Called the “COVID combi,” converting passenger liners to freighters made a lot of sense for companies trying to stay afloat in a worldwide shutdown. While there is little demand for passenger travel, a lot of cargo is still being moved around the world by air. Some companies went so far as to remove seats and interiors to allow large shipping containers to be secured to the floor in cabins, but Lufthansa merely belted boxes into passenger seats. Airbus created a formal process for the conversions back in March.
The COVID combis got their start with Asian airlines such as Cathay Pacific but domestic airlines adopted the strategy as well. American Airlines operated its first all-cargo flight in 25 years in March and plans to operate 1,000 cargo-only flights in September. Delta and United have ramped up their cargo operations as well.
Unfortunately, the boost from cargo has not been enough to overcome the loss of passenger revenue and demand. Airlines have been parking airplanes left and right and some entire fleets will never fly again. American Airlines accelerated the retirement of five fleets, including its Boeing 757s and 767s. British Airways and Qantas retired their 747 fleets with the last Qantas 747 drawing a kangaroo in the sky on its farewell flight. The retirement of the Airbus A380 fleet is looming after only 15 years in service as the world says goodbye to widebody jets. US airlines are expected to retire as many as 1,000 airplanes.
There is already a long list of airlines around the world that have gone out of business due to the pandemic. The list includes several US-based airlines. Miami Air International, a charter operator of Boeing 737s that depended heavily on the similarly ailing cruise industry and two regional feeder airlines, Trans States and Compass Airlines, have closed their doors permanently and left their employees jobless.
Surviving airlines are preparing to lay off employees. The Paycheck Protection Program expires in September for American companies. When it does, participating companies will be free to lay off unneeded workers. CBS News reported that US airlines are poised to furlough some 80,000 workers if Congress does not act to extend the PPP. That number includes pilots and flight attendants as well as ramp workers, baggage handlers, gate agents, and others.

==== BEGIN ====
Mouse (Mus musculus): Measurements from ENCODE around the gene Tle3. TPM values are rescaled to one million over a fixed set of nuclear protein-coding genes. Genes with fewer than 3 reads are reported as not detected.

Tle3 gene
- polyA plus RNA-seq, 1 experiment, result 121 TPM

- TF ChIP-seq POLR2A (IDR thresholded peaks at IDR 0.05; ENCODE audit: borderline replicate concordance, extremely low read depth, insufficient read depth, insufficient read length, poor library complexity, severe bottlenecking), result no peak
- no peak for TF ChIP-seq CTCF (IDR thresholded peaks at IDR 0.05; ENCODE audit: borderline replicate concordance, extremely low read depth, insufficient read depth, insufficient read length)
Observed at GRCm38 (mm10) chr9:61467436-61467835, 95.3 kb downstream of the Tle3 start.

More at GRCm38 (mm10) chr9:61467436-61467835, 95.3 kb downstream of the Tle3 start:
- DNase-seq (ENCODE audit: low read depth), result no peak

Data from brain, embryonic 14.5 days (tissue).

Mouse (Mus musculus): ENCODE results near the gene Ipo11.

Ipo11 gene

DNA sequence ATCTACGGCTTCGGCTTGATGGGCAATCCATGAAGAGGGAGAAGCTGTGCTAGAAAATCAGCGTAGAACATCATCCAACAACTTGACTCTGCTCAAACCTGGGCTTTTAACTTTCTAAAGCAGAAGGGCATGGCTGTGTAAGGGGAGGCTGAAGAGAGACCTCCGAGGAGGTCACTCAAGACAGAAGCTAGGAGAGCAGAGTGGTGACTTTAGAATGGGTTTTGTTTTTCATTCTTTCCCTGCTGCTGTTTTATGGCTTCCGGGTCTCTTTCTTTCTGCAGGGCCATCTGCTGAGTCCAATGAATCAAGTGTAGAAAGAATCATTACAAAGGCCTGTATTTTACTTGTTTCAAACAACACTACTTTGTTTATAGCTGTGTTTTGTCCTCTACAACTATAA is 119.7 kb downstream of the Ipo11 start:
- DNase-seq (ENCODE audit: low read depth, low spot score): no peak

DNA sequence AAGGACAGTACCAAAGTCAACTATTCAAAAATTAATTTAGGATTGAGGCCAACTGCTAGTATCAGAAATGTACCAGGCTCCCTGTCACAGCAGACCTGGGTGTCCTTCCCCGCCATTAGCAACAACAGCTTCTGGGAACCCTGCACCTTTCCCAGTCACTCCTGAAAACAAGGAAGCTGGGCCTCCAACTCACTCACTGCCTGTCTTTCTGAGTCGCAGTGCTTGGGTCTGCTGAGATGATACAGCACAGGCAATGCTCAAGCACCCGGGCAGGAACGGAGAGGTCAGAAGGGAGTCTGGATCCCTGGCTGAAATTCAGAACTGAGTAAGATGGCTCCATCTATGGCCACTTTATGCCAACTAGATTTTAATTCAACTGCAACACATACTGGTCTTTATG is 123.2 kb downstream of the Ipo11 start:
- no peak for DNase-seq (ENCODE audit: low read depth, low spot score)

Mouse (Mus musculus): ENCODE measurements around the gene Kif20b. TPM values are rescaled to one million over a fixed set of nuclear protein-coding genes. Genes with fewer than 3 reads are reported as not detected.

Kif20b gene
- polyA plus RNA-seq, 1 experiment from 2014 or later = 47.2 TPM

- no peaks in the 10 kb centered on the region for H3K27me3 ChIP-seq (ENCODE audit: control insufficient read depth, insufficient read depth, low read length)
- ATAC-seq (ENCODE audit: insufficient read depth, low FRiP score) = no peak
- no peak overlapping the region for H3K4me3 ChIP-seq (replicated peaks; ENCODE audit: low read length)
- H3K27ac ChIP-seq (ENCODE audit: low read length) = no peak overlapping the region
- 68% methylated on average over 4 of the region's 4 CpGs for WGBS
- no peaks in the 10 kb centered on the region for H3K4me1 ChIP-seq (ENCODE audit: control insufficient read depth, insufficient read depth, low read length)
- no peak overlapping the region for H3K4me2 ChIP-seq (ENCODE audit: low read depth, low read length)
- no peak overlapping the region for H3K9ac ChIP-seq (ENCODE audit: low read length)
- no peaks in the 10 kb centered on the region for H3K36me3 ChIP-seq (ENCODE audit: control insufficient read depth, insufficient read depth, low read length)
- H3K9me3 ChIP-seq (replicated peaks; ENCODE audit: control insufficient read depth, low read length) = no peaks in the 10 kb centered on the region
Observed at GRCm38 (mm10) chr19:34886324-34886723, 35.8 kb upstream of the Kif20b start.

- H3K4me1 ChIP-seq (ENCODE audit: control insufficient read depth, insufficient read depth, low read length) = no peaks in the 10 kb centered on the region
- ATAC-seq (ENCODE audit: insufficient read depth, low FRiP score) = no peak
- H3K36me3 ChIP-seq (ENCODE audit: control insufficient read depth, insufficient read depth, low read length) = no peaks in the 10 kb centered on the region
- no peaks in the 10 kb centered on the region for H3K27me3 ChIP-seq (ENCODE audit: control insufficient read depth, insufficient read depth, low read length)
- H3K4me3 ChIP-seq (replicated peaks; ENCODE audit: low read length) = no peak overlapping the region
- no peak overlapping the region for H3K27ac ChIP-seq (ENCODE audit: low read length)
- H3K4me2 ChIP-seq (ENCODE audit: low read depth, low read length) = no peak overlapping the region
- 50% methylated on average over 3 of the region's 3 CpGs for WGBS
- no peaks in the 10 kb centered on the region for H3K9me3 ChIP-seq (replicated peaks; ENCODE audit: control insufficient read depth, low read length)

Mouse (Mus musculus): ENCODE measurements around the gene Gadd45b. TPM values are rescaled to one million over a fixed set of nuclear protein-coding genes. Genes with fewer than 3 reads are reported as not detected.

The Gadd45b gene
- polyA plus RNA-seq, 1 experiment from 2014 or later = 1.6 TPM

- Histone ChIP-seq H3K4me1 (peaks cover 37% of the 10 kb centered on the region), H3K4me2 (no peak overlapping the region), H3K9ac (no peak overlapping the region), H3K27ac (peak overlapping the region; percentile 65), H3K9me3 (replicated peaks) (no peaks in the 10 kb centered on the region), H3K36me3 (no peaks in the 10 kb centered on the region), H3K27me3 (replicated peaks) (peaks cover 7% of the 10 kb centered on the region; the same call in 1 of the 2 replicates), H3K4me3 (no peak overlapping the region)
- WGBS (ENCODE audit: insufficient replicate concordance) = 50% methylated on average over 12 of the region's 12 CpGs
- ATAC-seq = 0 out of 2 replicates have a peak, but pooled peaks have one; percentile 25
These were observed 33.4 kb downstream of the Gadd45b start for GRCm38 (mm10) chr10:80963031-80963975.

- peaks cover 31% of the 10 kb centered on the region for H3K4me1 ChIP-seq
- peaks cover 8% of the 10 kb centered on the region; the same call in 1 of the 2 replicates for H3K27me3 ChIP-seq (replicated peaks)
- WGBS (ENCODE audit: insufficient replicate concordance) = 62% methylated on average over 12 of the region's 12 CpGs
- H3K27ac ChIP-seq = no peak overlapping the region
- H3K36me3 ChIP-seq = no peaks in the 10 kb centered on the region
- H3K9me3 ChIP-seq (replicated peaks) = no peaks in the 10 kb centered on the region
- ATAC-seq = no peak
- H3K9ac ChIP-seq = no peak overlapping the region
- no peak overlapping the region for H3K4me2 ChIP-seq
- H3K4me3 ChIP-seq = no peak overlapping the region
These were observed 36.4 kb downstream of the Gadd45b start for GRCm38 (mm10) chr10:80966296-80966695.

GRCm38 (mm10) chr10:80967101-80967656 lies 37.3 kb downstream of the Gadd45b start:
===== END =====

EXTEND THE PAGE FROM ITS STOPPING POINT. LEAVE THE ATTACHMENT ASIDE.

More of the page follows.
The job losses will extend beyond the airlines as the world economy stagnates. Corporate airplanes are often the first thing to go when a company experience financial hard times, and, although many travelers would prefer to fly private jets than airlines during the pandemic, charter companies are finding that fewer people have the wherewithal to hire a private plane.
Aircraft manufacturing is also being hit hard. Both Airbus and Boeing are reporting numerous canceled orders from airlines that no longer need new planes. Boeing also has to contend with a flood of cancellations for its star-crossed 737 Max 8. Airbus is cutting 15,000 workers while Boeing has plans to furlough a similar number.
There is no way to know how long the aviation industry, which was booming only six months ago, will be in decline. The one thing observers agree on is that it won’t be soon. Moody’s forecasts that passenger travel might return to 2019 levels by the end of 2023, but that is contingent upon a vaccine or effective treatment for COVID-19.
One thing to take away from the upheaval in the aviation industry, which affects the entire world and not just the US, is that Coronavirus is a global crisis. It is not a fiction crafted by the media to “get” Donald Trump. It is real, it is global, and it is devastating.
Originally published on The Resurgent